President Bush said Wednesday he knows the nation is weary of war and wondering if the U.S. can win.
Still, he said efforts to pull troops home from Iraq only make the U.S. more vulnerable to attack from an enemy that is “pure evil.”
“The enemy does not measure the conflict in Iraq in terms of timetables,” Bush said to soldiers here, a reference to congressional Democrats’ plans to start phasing in troop withdrawals.
“A strategy that encourages this enemy to wait us out is dangerous — dangerous for our troops, dangerous for our security,” Bush said. “And it’s not going to become law.”
While speaking to troops at Fort Irwin, where more combat units are preparing to deploy to Iraq, Bush was trying to keep public pressure on Democrats. Both the House and Senate have approved war-funding bills that would establish timelines for U.S. troops to return home from the four-year-old conflict.
“It’s a tough war,” Bush said. “The American people are weary of this war. They’re wondering whether or not we can succeed. They’re horrified by the suicide bombing they see.”
Yet Bush used a horrific tale in Iraq — one in which terrorists put children in a car to get through a checkpoint, then exploded the vehicle — to describe why he won’t pull back.
“It makes me realize the nature of the enemy we face, which hardens my resolve to protect the American people,” Bush said. “People who do that are not — it’s not a civil war, it is pure evil. And I believe we have an obligation to protect ourselves from that evil.”
Fundraising for the GOP
Bush then left the Mojave Desert for the upscale Brentwood section of Los Angeles. There, at the home of friend Brad Freeman, he hoped to raise $2.2 million for the Republican National Committee before flying to his family ranch in Crawford, Texas.
Back in Washington, Defense Secretary Robert Gates said congressional proposals to provide war funding only for certain missions could cause more bloodshed in Iraq.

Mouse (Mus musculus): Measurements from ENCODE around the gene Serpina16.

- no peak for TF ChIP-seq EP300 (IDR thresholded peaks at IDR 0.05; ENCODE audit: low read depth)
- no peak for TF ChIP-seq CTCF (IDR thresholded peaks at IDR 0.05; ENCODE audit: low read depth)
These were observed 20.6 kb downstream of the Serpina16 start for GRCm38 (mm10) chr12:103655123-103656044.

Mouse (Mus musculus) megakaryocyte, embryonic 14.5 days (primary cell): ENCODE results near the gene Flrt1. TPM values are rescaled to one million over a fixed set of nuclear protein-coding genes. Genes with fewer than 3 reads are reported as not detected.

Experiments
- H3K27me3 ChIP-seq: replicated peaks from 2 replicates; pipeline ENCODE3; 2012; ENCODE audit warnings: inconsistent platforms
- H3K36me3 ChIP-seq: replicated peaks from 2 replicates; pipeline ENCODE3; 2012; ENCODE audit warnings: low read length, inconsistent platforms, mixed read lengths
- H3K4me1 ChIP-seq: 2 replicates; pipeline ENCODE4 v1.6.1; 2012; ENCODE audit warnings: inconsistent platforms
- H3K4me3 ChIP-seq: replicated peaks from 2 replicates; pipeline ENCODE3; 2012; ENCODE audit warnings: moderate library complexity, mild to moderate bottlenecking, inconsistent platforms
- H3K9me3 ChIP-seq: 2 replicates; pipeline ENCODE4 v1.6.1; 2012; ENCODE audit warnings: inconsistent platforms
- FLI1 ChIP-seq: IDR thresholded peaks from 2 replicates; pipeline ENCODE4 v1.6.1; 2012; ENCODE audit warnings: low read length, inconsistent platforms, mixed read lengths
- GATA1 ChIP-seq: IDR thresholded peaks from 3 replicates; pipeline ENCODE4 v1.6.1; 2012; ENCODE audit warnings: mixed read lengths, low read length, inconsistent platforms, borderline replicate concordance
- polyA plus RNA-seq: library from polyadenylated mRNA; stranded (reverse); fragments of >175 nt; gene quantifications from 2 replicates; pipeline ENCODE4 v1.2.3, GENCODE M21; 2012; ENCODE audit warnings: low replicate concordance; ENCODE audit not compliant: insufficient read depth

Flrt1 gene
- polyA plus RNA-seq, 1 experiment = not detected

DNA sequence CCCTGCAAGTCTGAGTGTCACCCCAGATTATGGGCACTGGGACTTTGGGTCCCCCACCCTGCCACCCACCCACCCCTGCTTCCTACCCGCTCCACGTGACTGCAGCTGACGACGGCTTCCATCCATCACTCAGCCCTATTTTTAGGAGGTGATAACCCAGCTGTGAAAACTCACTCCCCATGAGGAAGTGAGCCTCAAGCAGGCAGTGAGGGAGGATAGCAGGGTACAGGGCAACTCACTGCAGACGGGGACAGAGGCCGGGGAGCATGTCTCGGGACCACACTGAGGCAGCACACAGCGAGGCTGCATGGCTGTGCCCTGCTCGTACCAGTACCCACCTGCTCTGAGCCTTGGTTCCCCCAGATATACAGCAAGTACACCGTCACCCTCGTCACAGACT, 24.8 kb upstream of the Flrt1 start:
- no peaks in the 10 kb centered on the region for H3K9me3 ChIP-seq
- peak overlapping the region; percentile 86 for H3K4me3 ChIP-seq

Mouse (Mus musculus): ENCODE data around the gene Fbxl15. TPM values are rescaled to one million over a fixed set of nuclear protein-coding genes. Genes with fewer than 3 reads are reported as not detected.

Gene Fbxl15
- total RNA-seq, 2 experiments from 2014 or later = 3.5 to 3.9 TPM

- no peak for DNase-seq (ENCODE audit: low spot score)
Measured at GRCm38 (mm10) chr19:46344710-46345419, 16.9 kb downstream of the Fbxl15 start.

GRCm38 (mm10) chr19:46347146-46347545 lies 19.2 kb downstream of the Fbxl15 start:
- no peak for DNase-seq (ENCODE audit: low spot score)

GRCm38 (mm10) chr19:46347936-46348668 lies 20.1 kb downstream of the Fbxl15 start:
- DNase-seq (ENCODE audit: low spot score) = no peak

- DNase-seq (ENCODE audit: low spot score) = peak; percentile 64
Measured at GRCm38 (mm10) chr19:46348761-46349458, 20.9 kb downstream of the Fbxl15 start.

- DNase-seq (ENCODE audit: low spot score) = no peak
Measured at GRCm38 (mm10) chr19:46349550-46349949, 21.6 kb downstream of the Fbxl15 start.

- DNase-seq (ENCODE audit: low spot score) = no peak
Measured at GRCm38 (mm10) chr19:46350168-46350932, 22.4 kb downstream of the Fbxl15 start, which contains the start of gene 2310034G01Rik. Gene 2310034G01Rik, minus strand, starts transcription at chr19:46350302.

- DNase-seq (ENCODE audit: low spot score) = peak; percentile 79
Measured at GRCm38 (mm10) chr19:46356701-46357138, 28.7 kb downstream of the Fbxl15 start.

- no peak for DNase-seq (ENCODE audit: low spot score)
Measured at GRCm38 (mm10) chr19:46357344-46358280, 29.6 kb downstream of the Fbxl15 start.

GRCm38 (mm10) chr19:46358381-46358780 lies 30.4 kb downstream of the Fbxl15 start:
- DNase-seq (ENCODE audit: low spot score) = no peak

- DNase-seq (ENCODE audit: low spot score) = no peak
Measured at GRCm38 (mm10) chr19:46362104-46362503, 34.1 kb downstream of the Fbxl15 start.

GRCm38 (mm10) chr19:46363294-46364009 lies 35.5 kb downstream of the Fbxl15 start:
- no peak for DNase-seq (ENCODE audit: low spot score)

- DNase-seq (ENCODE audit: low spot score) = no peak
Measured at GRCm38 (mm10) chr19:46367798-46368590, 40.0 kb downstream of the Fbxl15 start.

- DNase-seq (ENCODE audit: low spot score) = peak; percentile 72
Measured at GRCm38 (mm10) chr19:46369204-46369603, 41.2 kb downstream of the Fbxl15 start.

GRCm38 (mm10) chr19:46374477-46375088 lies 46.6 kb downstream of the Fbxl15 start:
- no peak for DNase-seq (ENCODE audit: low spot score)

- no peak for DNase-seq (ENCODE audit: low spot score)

Senate Majority Leader Harry Reid last week said he would propose legislation to cut off funds for combat operations, and provide money for only three missions: targeted counterterrorism operations, training and equipping the Iraqi security forces, and to provide security for U.S. personnel and infrastructure.
But Gates said that could pull troops from Baghdad neighborhoods, which have been the focus of the latest military buildup in Iraq.
“If we abandon some of these areas and withdraw into the countryside or whatever to do these targeted missions, that you could have a fairly significant ethnic cleansing inside Baghdad or in Iraq more broadly,” Gates said in a radio interview Wednesday with conservative talk show host Laura Ingraham.
Not a vacation for the president
Bush is on a six-day break from Washington just as he’s in a stalemate with Congress.
The first stop was Fort Irwin, home of the U.S. Army’s premier desert training center for combat units. Created during the Cold War era of tank warfare, the National Training Center has been redesigned to teach the counterinsurgency work of detecting homemade bombs.
Before his speech, Bush stood in a dusty, rocky field as soldiers explained how they detect and disarm homemade bombs, called Improvised Explosive Devices. Bush operated a remote-control robot, playfully steering the device straight into a row of news photographers.
Bush is chiding the House and Senate for passing war-funding legislation they knew he would veto — because of the withdrawal provisions — and for taking Easter vacation with the matter unfinished.
The White House is eager to show urgency even as Bush takes a vacation of his own.
“The president can sign a bill anywhere, anytime,” said spokesman Gordon Johndroe.
His schedule calls mostly for quiet time in Crawford through the weekend. He is expected to promote his immigration policies in Arizona and return to Washington on Monday.